More reports on: M&A, Mining, Power, Glencore

Adani settles Glencore's claims to Abbot Point port in Australia

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20 September 2016

Indian infrastructure major Adani today announced an agreement with mining giant Glencore to acquire Abbot Point Operations, a company that operates a port in northern Queensland, Australia, that is key to Adani's A$16.5 billion integrated Carmichael mine, railway and port project.

A unit of Adani Enterprises Ltd will buy the port operator company from Glencore Plc for A$19.25 million ($14.52 million), ending a legal wrangle over control of the port.

The deal comes at the end of a long-drawn court battle between the two commodity and infrastructure groups for control of the operating company at Abbott Point port, which Adani bought for A$1.8 billion in 2011 from the Queensland state government.

Glencore, however, had control of the actual operations of the port through its ownership of Abbot Point BulkCoal, which triggered a legal dispute between the global miner and Adani.

Adani Ports and Special Economic Zone would purchase the port operator, Abbot Point BulkCoal Pty Ltd, pending regulatory approvals, according to a joint statement issued by Adani and Glencore.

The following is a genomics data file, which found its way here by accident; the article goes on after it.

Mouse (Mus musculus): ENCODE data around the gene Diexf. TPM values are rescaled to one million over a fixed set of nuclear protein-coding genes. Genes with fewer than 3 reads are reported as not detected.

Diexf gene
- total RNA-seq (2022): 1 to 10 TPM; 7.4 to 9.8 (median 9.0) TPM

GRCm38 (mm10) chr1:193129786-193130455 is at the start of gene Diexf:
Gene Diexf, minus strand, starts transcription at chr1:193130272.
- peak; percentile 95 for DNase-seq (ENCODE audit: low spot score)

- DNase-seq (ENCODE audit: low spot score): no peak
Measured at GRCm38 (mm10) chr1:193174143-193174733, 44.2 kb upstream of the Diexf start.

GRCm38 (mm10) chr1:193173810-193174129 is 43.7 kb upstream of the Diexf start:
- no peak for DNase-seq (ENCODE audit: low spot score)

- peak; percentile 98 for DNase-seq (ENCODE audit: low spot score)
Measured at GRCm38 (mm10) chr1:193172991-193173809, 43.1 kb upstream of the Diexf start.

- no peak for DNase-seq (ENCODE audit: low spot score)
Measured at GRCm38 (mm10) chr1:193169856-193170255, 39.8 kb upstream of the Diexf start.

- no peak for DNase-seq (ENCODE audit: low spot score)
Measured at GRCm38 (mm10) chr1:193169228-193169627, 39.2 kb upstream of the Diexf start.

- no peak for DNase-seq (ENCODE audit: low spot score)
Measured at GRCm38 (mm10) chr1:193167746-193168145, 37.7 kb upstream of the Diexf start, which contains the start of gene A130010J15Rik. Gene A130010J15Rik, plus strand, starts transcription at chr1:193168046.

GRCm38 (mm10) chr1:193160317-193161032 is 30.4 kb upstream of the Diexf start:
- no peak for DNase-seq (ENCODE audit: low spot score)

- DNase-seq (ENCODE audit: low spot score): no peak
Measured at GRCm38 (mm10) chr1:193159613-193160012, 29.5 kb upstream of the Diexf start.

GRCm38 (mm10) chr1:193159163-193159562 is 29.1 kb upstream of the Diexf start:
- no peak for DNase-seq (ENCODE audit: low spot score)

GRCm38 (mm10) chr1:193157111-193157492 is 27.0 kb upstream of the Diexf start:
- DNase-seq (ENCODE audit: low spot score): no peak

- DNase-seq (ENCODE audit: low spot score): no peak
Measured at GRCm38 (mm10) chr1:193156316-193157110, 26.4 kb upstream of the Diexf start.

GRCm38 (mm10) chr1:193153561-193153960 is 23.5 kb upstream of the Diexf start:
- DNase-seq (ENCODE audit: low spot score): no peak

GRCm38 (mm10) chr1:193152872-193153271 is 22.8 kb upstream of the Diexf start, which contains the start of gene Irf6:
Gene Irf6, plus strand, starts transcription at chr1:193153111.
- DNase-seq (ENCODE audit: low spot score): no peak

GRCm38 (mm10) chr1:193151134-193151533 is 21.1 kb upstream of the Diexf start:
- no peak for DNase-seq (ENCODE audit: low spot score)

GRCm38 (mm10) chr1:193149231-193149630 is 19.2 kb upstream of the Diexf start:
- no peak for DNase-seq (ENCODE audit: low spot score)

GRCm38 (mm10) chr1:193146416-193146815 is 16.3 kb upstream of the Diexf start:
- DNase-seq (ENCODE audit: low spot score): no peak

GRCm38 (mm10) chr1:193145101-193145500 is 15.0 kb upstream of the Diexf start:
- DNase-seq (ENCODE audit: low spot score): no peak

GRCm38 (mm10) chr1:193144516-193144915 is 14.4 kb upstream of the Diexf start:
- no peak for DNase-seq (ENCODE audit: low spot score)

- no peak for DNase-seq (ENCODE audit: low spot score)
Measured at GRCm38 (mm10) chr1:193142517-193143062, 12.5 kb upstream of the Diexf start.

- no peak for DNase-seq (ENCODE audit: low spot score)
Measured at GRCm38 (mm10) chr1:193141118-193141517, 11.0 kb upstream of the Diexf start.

''Today's transition is a milestone in our well advanced plans for Abbot Point, and is yet another demonstration of Adani's commitment to building a long-term future with Queensland,'' said Jeyakumar Janakaraj, chief executive of Adani Australia.

Adani's proposed Carmichael mine project in the Galilee basin, one of the world's biggest untapped thermal coal deposits, however, is mired in controversy over environmental damages that it would cause.

Adani, the conglomerate controlled by billionare Gautam Adani, had planned to ship coal from Abbot Point port to the group's power plants in India.

Besides Adani, several other resource companies are planning to develop mines in the Galilee basin. The Abbot Point port and the railway line connecting it with the mines is key to all these projects.

Adani has won several legal battles against indigenous groups and environmental campaigners, but has more battles ahead for the project to see the light of day, analysts warn.





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